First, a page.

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tried & tested

When there are so many places to choose from it's hard to know where to visit! In good or bad weather, with very young children or older teens, activity venues or quiet walks, every venue will offer something different with a variety of facilites available. We will add our thoughts on places that we have Tried & Tested so that you are well-informed before you make your decision to leave the house!

What do you get if you cross football and golf?


 No, this isn't a bad pun with a terrible punchline!  Footgolf is the latest sport for all the family to enjoy. If you can kick a ball, you can have a go at footgolf.

Where and when footgolf originated is somewhat uncertain, but it seems to have emerged in several countries around 10 years ago and as the name suggests combines football and golf.  Like golf, the idea is to get your ball (a size 5 football) into the hole in as few shots as possible and each shot is taken by kicking the ball.  There are of course rules to the game, and even a dress code.

There are several locations offering footgolf locally, including Stockwood Park Golf Centre in Luton and Abbey View Golf Course in St Albans.  Neither requires membership and neither enforce the footgolf dress code, all that's required is a pair of trainers. Stockwood Park is turn up and play.  Abbey View offers advance booking and recommends it during busy periods to avoid queueing. On this occasion we tried out Stockwood Park where footgolf is played on their 9-hole Academy Golf course.

Each hole has two sets of flags - one marking the traditional golf hole and one for footgolf - and a seperate par-rating for golf and footgolf (i.e. how many shots it should take to complete the hole). You can bring along your own footballs (size 5 if you have them) or hire for £1 each (At Abbey View it's a £5 returnable deposit), and you get a scorecard to keep score.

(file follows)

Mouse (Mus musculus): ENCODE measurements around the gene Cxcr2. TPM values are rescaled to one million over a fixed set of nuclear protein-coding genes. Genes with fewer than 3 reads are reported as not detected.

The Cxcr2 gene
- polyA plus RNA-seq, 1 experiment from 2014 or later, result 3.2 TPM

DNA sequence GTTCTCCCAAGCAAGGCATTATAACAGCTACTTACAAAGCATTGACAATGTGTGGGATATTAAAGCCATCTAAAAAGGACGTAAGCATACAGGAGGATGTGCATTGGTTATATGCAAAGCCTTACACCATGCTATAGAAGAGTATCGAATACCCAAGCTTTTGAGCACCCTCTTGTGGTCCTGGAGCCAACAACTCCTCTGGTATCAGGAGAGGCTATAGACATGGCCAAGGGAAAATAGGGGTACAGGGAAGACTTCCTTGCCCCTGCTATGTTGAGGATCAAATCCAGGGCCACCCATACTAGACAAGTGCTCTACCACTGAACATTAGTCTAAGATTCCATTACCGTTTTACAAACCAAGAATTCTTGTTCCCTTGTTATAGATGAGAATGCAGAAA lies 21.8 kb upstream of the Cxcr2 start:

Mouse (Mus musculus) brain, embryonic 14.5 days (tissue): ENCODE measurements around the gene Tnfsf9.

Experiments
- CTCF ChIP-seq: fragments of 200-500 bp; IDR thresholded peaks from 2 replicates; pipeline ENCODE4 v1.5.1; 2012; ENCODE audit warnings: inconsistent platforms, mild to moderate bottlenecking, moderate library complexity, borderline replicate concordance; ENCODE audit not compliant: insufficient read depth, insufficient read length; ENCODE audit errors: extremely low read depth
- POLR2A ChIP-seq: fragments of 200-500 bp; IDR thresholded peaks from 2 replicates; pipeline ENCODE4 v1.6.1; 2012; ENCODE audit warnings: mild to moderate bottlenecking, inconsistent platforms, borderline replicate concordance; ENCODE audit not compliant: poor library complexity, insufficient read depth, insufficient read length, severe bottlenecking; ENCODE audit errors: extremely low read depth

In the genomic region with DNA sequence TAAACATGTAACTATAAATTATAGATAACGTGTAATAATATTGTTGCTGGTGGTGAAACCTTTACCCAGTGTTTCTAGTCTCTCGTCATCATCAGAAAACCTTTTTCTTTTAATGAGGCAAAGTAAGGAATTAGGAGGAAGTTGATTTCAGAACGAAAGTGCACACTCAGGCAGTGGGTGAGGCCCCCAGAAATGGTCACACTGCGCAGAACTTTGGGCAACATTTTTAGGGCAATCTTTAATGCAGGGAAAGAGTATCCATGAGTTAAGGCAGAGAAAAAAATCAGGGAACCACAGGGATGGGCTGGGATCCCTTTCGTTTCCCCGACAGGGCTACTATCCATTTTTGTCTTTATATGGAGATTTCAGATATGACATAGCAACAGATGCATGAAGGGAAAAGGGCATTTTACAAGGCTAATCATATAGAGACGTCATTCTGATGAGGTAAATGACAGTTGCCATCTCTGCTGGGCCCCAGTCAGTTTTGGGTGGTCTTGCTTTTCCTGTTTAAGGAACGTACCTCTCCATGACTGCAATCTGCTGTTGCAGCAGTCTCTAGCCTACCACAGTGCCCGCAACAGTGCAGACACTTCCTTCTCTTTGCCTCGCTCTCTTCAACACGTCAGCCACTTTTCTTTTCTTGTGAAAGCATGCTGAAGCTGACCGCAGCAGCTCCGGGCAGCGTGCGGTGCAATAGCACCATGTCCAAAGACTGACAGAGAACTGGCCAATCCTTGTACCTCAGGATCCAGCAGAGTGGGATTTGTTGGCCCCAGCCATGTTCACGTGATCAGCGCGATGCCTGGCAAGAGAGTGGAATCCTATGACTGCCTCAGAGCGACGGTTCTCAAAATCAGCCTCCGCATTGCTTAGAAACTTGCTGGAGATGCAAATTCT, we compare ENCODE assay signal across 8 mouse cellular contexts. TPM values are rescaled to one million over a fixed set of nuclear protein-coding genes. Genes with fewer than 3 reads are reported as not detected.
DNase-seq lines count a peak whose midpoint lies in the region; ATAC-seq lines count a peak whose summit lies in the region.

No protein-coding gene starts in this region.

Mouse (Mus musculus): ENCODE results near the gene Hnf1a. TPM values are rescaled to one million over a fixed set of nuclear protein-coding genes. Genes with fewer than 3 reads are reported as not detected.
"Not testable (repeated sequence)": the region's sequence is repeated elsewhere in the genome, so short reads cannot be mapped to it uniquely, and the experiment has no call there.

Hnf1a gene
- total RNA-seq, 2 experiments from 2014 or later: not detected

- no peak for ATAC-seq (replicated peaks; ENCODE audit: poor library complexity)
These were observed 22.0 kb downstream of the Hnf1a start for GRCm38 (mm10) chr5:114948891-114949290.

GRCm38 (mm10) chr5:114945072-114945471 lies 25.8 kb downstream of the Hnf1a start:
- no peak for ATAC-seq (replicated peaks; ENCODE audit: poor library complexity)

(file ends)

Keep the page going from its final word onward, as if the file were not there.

With four of us taking part (1 adult and 3 children aged 8, 11 and 13) it took us about an hour and a quarter to complete 9 holes and it was a lot of fun.  Having some skills with a football does give an initial advantage if you can kick-off (the footgolf equivalent of tee-off) the ball a decent distance with some level of accuracy, but once the slopes, bumps, hills and rough come into play it can be anyone's game. With the over-sized ball and no club to worry about it felt more accessible to all ages and abilities than a round of golf or 'pitch & put', with no previous experience or tuition necessary, and definitely an activity to consider to entertain older children/teens.  For us was something a bit different to fill a summer afternoon and we'll definitely be back in the future.  

Have a look at the UK Footgolf website for more information about the game and more locations where you can play.

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